Rich countries' paying for climate loss still looks like a distant dream
The forthcoming Egypt Summit should strive to find a new feasible approach to counter the climate change disasters, instead of just hollow promises and no real ground work
Various reports highlight the fact that Climate Change has been caused by the rich nations and thus poor countries have started demanding compensation for the climate changes, which have adversely impacted them.
The forthcoming COP27, UN climate talks due to be held in Egypt in November, may highlight the compensation system for poorer countries known as 'loss and damage,' caused by the Climate Change. It is a fact, corroborated by various UN and independent reports that Climate Change over the last 25 years particularly has caused costly damages, including drought, rising heat, less or more rains, tropical cyclones and more gradual changes, such as desertification and rising sea levels across the globe. It has been proven that these changes could be attributed to the presence of greenhouse gases in the atmosphere. The rich industrialised countries are responsible for most of the emissions causing these phenomena.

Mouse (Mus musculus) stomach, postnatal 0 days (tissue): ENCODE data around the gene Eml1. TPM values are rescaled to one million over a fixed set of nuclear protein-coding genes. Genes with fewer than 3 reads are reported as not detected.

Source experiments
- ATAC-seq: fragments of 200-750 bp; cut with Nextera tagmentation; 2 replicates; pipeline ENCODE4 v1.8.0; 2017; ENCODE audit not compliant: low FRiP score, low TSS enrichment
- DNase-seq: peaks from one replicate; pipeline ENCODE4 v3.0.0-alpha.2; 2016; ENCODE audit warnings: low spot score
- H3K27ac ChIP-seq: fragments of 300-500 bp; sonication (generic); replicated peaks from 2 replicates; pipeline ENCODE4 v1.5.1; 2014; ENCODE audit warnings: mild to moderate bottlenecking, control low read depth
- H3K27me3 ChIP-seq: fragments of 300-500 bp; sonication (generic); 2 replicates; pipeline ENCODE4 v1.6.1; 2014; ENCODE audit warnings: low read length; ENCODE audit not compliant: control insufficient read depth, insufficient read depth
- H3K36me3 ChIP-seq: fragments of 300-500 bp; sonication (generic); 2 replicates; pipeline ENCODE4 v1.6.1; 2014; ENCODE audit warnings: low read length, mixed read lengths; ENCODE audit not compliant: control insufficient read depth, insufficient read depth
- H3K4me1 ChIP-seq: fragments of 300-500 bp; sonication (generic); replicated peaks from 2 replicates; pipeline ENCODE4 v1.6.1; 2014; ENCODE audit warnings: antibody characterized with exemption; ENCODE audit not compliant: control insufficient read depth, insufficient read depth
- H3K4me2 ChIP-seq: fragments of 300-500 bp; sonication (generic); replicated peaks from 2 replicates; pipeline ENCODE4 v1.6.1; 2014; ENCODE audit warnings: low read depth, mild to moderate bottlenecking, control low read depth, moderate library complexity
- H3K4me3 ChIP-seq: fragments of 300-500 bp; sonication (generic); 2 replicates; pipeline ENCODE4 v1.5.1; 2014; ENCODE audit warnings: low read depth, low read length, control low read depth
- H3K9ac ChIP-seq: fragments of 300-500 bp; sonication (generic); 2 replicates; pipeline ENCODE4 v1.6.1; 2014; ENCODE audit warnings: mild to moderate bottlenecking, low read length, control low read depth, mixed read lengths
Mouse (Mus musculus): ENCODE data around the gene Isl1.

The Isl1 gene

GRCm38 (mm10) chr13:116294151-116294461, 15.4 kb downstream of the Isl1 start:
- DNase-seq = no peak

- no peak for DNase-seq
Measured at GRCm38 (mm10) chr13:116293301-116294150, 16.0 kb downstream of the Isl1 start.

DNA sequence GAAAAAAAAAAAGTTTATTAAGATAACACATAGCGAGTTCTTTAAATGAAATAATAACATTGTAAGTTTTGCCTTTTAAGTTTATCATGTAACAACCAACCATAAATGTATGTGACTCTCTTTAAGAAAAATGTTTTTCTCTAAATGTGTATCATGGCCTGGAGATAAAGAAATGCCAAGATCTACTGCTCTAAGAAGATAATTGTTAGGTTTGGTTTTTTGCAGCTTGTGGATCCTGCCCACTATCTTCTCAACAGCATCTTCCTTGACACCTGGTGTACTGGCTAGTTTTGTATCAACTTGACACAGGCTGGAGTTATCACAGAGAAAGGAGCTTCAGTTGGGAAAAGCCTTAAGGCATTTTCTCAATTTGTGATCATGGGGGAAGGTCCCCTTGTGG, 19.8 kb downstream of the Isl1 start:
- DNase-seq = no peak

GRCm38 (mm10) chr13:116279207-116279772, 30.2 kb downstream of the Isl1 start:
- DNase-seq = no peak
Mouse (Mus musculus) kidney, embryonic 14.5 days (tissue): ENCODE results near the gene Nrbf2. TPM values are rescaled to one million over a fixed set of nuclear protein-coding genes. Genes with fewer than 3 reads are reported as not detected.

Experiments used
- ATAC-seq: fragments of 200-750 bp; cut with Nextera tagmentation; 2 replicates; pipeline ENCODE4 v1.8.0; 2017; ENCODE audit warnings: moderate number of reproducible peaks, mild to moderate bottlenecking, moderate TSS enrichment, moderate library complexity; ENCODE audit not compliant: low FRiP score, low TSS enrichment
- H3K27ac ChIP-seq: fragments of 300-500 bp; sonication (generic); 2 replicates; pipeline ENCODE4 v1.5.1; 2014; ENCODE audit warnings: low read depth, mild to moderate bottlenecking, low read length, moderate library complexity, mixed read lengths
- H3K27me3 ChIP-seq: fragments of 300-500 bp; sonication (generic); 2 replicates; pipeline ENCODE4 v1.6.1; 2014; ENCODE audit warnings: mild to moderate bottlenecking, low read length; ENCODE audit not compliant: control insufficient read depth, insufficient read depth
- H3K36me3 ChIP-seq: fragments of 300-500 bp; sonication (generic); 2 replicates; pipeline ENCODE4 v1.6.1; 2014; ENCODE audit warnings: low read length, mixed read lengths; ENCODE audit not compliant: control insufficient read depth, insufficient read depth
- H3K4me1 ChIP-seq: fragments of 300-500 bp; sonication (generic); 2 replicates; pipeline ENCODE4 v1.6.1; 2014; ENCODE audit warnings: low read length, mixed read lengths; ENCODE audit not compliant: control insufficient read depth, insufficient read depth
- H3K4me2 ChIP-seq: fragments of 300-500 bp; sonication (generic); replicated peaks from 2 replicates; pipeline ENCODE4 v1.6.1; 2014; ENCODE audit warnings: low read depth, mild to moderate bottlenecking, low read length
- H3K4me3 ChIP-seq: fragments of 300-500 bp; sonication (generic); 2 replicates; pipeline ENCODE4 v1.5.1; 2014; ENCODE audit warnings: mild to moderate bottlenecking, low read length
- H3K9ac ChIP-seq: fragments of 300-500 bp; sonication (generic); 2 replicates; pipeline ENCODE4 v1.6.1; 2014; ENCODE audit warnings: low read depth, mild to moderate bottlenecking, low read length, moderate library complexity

Loss and damage
The poorer countries, as they are unable to take timely corrective measures to mitigate these changes caused by others in the past, face the negative affects of Climate Change first. Thus, the new concept of 'loss and damages' has started taking roots amongst them.
Under this new concept they are demanding adequate financial help to take corrective measures to mitigate these changes, caused by the richer, industrialised nations, in the past. Now they are redefining it as a matter of liability and compensation, rather than aid after a particular natural disaster. Loss and damage is also referred to as the 'third pillar' of climate change politics, after mitigation (tackling the root cause of the problem by reducing emissions) and adaptation (preparing for current and future impacts).
However, developed countries have pushed back against this since 1990s when the text of the UN Framework Convention on Climate Change was being drawn up, terming it completely implausible. Meanwhile, a group of island countries had proposed that an international insurance fund be created to compensate low-lying countries for the damage caused by rising sea levels.